-Line the upper lash line with Purple Galaxy Eyeshadow, a deep eggplant purple with silver flecks, using the Perfect Liner Brush. For a softer look, apply dry. If you want a more liquid liner effect, add a touch of water to your brush, mix, apply and wing outwards.
-Dust the lower lash base with Island Orchid Eyeshadow, a neon-lilac, using the Deluxe Stamp Brush. This brush is designed to make eye lining a breeze. Just use the side of the bristles and stamp onto the lower lash base starting from the outer corner, working your way in.

Eyes with no crease (monolid):
-Apply two layers of Island Orchid along the lower lash line using the Deluxe Stamp Brush. Then apply Island Orchid to the eyelid, blending and diffusing with the Crease Defin- ing Brush.
-Frame the upper lash line with Purple Galaxy Eyeshadow using the Bullet Crease Brush to slightly smoke out the liner. For a more dramatic effect, add a couple layers of Purple Galaxy, making the liner thicker and diffusing the edges with the Bullet Crease Brush to create a blended appearance.
-Frame the lower lash base with Purple Galaxy Eyeshadow using the Perfect Liner Brush.

Deep set crease:
-Apply a light layer of Island Orchid into the natural crease of your eyes using the Contour Crease Brush. This brush is designed to fit into a larger crease line.
-For a pop of plum, press Island Orchid on the eyelids using the side of the Deluxe Blending Brush, perfect for a larger eyelid surface.
-Contour the crease line with Purple Galaxy, using the tip of the Angled Shadow Brush. Use only a touch as this shade is highly pigmented and a little goes a long way.
-Define the upper and lower lash base with Purple Galaxy using the Perfect Liner Brush.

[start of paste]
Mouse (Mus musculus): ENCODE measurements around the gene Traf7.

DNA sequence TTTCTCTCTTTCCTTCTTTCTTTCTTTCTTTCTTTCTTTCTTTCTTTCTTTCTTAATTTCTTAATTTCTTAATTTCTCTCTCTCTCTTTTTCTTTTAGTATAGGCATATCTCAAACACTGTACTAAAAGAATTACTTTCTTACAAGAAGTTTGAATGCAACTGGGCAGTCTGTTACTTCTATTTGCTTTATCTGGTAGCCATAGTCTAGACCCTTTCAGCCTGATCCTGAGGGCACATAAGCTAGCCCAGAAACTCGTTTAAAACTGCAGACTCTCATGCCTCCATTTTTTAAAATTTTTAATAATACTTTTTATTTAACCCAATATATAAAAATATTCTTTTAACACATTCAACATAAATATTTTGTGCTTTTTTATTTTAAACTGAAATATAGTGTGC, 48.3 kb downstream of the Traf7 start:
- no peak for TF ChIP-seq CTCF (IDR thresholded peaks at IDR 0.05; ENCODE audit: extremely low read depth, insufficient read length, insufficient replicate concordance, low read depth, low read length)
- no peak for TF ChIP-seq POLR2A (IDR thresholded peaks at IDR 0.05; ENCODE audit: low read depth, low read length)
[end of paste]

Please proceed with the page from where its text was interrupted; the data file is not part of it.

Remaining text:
Christina Choi has more than 17 years of makeup artistry experience, most recently as Designer of Makeup Artistry and National Artist at Bare Escentuals. She founded Christina Choi Cosmetics for the modern woman on-the-go — a multifunctional line complementing all skin tones, eye shapes and ethnicities, with an emphasis on products and brushes that work especially well for Asian features. 

 

This story was originally published in our Spring 2014 issue. Get your copy here.


Dating Culture Shock: The Good, Bad and Fetishism of Modern-Day Dating in Japan

Story by Paul Nakayama. 

After decades of the singles scene in America, columnist Paul Nakayama discovers the good, bad and fetishism of modern-day dating in his ancestral home of Japan. 

Why would I forsake the moderate temperatures of Los Angeles and spend six weeks in the freezing, ball-numbing winters of Japan? The same reason I’ve always tortured myself— a girl. Well, and ramen. Really, really good ramen. But mostly, it’s for a girl. And while I was there, I made a few observations about the dating scene in Japan. They aren’t about my personal experiences per se, because this is my column and not my diary — I mean, journal. Men don’t keep diaries … not that I keep a journal. Wow, jet lag is nature’s crystal meth.

I should start by explaining that I was in Fukuoka, which is in southwestern Japan. If Tokyo, where I usually party in Japan, is like New York, then Fukuoka is like Chicago. In Fukuoka, like Chicago, people tend to get married while they’re still in their 20s or early 30s. So many of my girlfriend’s friends were already married. Otherwise, the first words from the single ones to me were, “Do you know any single men?”

Despite the marital aspirations of most of the people I met in Fukuoka, there was a contradictory and disappointing social trend, one that I’ve seen often in Asia. Cheating is a common occurrence. I don’t know the official numbers, but I met a lot of married men with mistresses and a lot of girls that were dating married men. It’s no surprise that in 2013 AshleyMadison.com (the affair-friendly website) made Japan its first Asian market. You can’t see my face, but I’m frowning, like I’m tempted to drive around Japan in a pickup with a TV in the back streaming Before Midnight.